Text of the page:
Virginia Tech researcher will help improve wireless communications for U.S. Navy

vtech-logoCommunication is critical in military operations. It can be a matter of life or death. The modern battlefield can include a massive number of devices – sensors, surveillance, apparatus, wearable devices, and autonomous vehicles – that can enhance situational awareness for soldiers or provide important tactical advantages during missions.

With this in mind, the military is looking for ways to ensure that the communication between such machine-type devices is pervasive and reliable.

As a recipient of a 2015 Young Investigator Program award with the Office of Naval Research (ONR), Walid Saad, an assistant professor in Virginia Tech’s Bradley Department of Electrical and Computer Engineering, will be able to further his investigation into the optimization of wireless machine-to-machine (M2M) communications, and, in particular, for tactical wireless networks for the battlefield or other military missions.

Traditionally, commercial entities like Bluetooth or Zigbee handle low-rate machine-to-machine communications. As more physical things become interconnected and the volume of data increases, it becomes increasingly important that wireless connections are pervasive and reliable.

Saad’s interdisciplinary research will weave together strands from wireless networks, game theory, and reinforcement learning to develop innovations that will help optimize M2M resource management, create self-organizing learning algorithms, and create realistic models for M2M traffic and network deployment tailored towards future wireless networks.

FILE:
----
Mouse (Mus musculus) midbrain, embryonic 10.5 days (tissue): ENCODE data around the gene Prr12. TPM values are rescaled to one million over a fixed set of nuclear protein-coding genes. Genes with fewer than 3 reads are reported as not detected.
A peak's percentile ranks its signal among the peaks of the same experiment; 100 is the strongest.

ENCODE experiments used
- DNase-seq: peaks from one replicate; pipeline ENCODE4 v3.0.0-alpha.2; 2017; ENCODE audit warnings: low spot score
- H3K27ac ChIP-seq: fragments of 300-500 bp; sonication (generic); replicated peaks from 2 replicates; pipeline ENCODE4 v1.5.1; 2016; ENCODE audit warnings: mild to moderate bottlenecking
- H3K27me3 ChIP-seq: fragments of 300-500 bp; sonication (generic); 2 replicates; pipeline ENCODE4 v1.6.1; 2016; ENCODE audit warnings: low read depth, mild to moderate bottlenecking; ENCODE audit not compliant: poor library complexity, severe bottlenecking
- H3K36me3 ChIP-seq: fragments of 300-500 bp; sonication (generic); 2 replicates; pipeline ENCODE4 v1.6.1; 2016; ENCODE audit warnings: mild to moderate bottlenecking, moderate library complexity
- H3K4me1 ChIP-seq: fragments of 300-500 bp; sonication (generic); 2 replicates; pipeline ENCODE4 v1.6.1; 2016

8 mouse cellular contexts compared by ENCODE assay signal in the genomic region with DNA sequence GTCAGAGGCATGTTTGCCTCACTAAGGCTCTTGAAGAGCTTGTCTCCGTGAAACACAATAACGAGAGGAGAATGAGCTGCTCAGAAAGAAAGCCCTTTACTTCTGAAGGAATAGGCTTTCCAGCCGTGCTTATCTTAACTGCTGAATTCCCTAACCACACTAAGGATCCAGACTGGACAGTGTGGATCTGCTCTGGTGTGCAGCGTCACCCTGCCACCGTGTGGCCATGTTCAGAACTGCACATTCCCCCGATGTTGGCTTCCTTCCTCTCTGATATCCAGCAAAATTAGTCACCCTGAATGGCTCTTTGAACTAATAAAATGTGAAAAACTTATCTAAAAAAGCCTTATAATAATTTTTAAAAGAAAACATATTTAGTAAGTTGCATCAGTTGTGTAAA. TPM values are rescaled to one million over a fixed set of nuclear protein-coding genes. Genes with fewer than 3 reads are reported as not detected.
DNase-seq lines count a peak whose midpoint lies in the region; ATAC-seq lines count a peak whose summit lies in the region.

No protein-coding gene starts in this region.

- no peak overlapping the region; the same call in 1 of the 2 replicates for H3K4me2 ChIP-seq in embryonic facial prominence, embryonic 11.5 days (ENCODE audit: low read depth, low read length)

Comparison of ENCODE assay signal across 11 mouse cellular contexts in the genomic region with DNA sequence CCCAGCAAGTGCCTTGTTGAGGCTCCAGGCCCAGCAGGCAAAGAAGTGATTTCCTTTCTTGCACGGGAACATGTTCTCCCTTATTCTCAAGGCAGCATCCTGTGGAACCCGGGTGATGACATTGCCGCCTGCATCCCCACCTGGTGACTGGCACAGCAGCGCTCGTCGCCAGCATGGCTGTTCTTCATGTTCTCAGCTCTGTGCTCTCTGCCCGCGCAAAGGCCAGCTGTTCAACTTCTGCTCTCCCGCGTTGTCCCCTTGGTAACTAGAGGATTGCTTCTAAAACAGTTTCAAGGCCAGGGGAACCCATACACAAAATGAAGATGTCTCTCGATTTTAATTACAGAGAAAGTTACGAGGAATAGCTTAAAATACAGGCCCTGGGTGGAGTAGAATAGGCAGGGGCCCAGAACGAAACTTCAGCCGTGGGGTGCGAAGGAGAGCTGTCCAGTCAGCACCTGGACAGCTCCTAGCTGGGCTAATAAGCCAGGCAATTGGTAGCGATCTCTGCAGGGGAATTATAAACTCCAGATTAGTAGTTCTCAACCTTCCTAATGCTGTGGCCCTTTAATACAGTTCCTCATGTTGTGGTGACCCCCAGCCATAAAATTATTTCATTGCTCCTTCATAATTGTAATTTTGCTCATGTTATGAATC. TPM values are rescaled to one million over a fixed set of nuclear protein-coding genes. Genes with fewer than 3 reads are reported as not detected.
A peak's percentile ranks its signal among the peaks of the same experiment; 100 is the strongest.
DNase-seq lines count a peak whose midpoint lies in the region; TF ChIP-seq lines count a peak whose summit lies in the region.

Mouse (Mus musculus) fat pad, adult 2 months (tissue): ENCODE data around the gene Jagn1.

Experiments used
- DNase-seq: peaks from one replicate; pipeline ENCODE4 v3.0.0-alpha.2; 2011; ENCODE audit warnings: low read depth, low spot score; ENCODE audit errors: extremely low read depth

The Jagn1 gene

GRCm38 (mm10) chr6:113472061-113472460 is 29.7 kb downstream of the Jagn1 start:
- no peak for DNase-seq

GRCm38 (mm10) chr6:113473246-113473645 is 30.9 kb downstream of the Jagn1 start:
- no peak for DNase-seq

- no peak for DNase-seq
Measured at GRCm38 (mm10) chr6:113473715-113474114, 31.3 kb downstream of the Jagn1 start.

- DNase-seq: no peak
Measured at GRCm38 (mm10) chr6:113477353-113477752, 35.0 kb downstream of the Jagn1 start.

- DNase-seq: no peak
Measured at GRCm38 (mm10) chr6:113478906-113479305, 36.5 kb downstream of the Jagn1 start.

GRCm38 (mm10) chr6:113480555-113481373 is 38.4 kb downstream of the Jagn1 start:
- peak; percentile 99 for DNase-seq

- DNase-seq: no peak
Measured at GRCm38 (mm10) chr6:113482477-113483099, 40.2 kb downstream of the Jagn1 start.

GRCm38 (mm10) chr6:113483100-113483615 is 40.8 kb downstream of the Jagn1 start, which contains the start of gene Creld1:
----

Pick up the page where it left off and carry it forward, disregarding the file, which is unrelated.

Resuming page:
“This project will develop a foundational mathematical framework that will enable future naval communication networks to effectively integrate and sustain a massive number of machine-type devices,” Saad said.

Saad’s work looks at many of the potential obstacles, bottlenecks, and pitfalls that could result from the integration of machine-type devices into a tactical wireless network, including constrained resources (limited energy sources and computational power, for instance), massive amounts of data, and excessive machine-to-machine chatter, and overhead that current networks aren’t designed to handle.

“These recipients demonstrate the type of visionary, multidisciplinary thought that helps the U.S. Navy anticipate and adapt to a dynamic battlespace,” said Larry Schuette, the Office of Naval Research’s director of research. “The breadth of their research and combined value of awards underscore the significance the Navy places on ingenuity, wherever it’s harbored, and support the framework for a Naval Innovation Network built on people, ideas and information.”

Saad, who joined Virginia Tech in 2014, hold a bachelor’s degree from Lebanese University, a master’s degree from American University of Beirut and a Ph.D. from the University of Oslo in Norway.

The Young Investigator Program, one of the most selective scientific research advancement programs in the country, is designed to promote the professional development of early-career academic scientists, both as researchers and instructors.